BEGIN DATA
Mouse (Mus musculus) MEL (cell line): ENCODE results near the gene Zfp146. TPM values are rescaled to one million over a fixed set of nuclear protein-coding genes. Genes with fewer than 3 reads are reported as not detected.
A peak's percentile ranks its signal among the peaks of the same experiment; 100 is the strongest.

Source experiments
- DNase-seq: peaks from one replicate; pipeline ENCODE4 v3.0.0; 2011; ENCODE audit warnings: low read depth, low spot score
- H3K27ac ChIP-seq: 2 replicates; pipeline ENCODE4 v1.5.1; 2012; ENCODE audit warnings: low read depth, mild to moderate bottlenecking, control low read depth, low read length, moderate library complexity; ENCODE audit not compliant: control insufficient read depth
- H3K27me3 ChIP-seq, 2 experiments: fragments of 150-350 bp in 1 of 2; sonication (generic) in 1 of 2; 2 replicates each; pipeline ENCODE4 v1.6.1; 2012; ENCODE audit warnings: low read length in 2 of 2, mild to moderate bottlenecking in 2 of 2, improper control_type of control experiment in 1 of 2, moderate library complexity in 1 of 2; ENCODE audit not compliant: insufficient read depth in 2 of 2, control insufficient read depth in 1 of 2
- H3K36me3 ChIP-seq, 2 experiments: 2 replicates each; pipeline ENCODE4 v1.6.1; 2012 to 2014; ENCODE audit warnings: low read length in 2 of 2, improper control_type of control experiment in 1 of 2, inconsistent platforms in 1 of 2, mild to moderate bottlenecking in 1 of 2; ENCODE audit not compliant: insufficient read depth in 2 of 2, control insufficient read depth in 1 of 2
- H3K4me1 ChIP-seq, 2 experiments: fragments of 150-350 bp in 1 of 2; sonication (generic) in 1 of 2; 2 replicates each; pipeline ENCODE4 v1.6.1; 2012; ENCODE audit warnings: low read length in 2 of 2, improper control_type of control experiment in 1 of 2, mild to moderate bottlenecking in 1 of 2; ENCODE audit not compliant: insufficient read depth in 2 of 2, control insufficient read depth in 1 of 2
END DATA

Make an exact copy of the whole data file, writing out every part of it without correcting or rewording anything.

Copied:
Mouse (Mus musculus) MEL (cell line): ENCODE results near the gene Zfp146. TPM values are rescaled to one million over a fixed set of nuclear protein-coding genes. Genes with fewer than 3 reads are reported as not detected.
A peak's percentile ranks its signal among the peaks of the same experiment; 100 is the strongest.

Source experiments
- DNase-seq: peaks from one replicate; pipeline ENCODE4 v3.0.0; 2011; ENCODE audit warnings: low read depth, low spot score
- H3K27ac ChIP-seq: 2 replicates; pipeline ENCODE4 v1.5.1; 2012; ENCODE audit warnings: low read depth, mild to moderate bottlenecking, control low read depth, low read length, moderate library complexity; ENCODE audit not compliant: control insufficient read depth
- H3K27me3 ChIP-seq, 2 experiments: fragments of 150-350 bp in 1 of 2; sonication (generic) in 1 of 2; 2 replicates each; pipeline ENCODE4 v1.6.1; 2012; ENCODE audit warnings: low read length in 2 of 2, mild to moderate bottlenecking in 2 of 2, improper control_type of control experiment in 1 of 2, moderate library complexity in 1 of 2; ENCODE audit not compliant: insufficient read depth in 2 of 2, control insufficient read depth in 1 of 2
- H3K36me3 ChIP-seq, 2 experiments: 2 replicates each; pipeline ENCODE4 v1.6.1; 2012 to 2014; ENCODE audit warnings: low read length in 2 of 2, improper control_type of control experiment in 1 of 2, inconsistent platforms in 1 of 2, mild to moderate bottlenecking in 1 of 2; ENCODE audit not compliant: insufficient read depth in 2 of 2, control insufficient read depth in 1 of 2
- H3K4me1 ChIP-seq, 2 experiments: fragments of 150-350 bp in 1 of 2; sonication (generic) in 1 of 2; 2 replicates each; pipeline ENCODE4 v1.6.1; 2012; ENCODE audit warnings: low read length in 2 of 2, improper control_type of control experiment in 1 of 2, mild to moderate bottlenecking in 1 of 2; ENCODE audit not compliant: insufficient read depth in 2 of 2, control insufficient read depth in 1 of 2